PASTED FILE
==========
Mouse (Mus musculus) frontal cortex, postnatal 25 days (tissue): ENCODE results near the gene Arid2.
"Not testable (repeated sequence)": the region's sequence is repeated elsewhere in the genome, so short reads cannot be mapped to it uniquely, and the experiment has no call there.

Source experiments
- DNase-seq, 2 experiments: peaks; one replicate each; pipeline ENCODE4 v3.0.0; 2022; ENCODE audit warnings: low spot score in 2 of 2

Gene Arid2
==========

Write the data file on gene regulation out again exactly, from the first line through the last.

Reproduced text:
Mouse (Mus musculus) frontal cortex, postnatal 25 days (tissue): ENCODE results near the gene Arid2.
"Not testable (repeated sequence)": the region's sequence is repeated elsewhere in the genome, so short reads cannot be mapped to it uniquely, and the experiment has no call there.

Source experiments
- DNase-seq, 2 experiments: peaks; one replicate each; pipeline ENCODE4 v3.0.0; 2022; ENCODE audit warnings: low spot score in 2 of 2

Gene Arid2